Average house prices have increased in Scotland, with the highest number of October sales for eight years.
The average home now costs £168,843 after a rise of £761 on September and a £1,600 rise on October last year, a report found.
There were 9,416 sales in October, up 10 per cent on the same month last year and making it the strongest October for sales since 2007.
Estate agents Your Move said a growth in sales of properties worth more than £1 million was behind the average price rise.
There were 30 sales in excess of £1 million between August and October, up from 14 in the previous three months, Your Move found.
East Lothian saw the biggest growth in average price - 6.3 per cent or £14,000 - due to the completion of a number of new housing developments.
Your Move managing director in Scotland Christine Campbell said: “Movement in the million-pound homes market is starting to kindle measures of Scottish property price growth in the run-up to Christmas.
“Average property prices in Scotland have shot up £1,600 in October, twice the £761 rise witnessed in the month of September as sales of million-pound homes start to glow again.
“This smouldering growth means that we have seen the largest month-on-month rise in property values since the introduction of the land and buildings transaction tax (LBTT) in April this year and the fourth biggest monthly jump since August 2007, at the height of the housing boom.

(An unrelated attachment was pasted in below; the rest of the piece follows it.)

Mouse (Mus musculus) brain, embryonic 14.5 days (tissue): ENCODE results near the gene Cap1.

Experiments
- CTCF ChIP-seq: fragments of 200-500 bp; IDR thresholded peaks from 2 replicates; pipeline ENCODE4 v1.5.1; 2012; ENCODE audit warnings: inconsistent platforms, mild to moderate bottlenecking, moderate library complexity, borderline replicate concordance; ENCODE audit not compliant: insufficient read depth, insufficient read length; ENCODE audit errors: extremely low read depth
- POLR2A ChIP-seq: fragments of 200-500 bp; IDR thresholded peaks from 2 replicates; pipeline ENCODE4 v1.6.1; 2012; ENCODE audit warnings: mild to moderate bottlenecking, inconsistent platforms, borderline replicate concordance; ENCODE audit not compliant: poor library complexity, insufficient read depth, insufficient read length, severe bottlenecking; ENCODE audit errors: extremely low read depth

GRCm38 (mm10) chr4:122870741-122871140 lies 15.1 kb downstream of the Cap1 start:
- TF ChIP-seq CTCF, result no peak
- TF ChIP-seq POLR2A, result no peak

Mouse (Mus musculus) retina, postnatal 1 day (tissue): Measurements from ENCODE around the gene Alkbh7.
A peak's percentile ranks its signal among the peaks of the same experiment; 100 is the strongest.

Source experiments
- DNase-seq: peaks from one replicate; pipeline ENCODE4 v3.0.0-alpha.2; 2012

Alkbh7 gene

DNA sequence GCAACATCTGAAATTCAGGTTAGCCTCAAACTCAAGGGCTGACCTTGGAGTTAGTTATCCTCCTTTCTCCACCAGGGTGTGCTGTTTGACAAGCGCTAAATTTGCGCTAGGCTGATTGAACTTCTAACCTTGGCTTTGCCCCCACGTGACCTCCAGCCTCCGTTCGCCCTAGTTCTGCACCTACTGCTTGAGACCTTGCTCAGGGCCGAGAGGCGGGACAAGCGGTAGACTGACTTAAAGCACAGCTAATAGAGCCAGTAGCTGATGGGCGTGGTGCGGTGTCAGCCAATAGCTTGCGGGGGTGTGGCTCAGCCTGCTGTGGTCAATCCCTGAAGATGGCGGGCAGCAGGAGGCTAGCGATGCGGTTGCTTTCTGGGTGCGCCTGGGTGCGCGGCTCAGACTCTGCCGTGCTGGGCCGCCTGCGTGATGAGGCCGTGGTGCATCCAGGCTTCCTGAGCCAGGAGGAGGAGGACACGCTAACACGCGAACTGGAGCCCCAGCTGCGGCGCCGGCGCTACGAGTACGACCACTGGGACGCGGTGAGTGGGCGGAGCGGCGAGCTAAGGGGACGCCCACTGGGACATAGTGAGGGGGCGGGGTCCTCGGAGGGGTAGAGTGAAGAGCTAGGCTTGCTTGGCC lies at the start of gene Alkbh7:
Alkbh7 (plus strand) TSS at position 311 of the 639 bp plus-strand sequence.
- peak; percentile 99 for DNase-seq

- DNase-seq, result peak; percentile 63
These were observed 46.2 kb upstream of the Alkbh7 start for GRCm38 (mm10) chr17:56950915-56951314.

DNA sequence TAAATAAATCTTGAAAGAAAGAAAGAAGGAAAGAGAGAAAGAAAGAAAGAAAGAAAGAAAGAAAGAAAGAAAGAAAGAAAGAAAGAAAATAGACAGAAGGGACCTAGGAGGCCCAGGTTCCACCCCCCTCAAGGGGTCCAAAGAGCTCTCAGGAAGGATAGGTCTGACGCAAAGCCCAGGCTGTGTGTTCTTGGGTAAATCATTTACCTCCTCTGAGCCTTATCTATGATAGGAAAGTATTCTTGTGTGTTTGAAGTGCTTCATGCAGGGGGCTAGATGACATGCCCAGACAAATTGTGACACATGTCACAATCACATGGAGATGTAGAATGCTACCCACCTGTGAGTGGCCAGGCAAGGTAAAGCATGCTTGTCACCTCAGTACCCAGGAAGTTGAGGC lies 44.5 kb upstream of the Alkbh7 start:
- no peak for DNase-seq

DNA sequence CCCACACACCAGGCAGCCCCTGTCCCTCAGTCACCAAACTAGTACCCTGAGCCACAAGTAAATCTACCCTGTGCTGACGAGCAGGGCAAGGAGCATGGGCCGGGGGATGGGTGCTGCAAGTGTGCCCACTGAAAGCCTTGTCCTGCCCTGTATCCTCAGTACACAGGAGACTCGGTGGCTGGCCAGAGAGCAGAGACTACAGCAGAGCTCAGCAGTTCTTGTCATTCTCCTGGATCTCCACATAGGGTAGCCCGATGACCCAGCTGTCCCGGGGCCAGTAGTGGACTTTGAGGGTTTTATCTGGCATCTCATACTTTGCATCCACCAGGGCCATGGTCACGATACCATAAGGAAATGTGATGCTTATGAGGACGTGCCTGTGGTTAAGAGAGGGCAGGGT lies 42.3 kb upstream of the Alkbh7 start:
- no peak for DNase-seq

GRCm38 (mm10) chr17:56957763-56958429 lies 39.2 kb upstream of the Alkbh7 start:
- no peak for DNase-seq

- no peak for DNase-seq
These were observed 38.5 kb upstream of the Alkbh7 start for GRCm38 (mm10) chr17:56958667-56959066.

“On an annual basis, house price growth is also shining brightly, up by 1.6 per cent, the largest increase in five months.
“The hottest price rises in October have been in East Lothian, where the value of a typical property has climbed £14,000 (6.3 per cent) since September - an increase ignited by new home developments coming onto the market.
“The seaside town of North Berwick has experienced some of the strongest sales activity over the summer as buyers hunt for somewhere which has an easy commute to Edinburgh.
“Throughout Scotland as a whole, there have been twice as many sales of homes worth more than £1 million between August and October, with 30 sales compared to just 14 in the three-month period before.
“The top of the market now appears to be recovering after being initially scolded by the steeper LBTT.”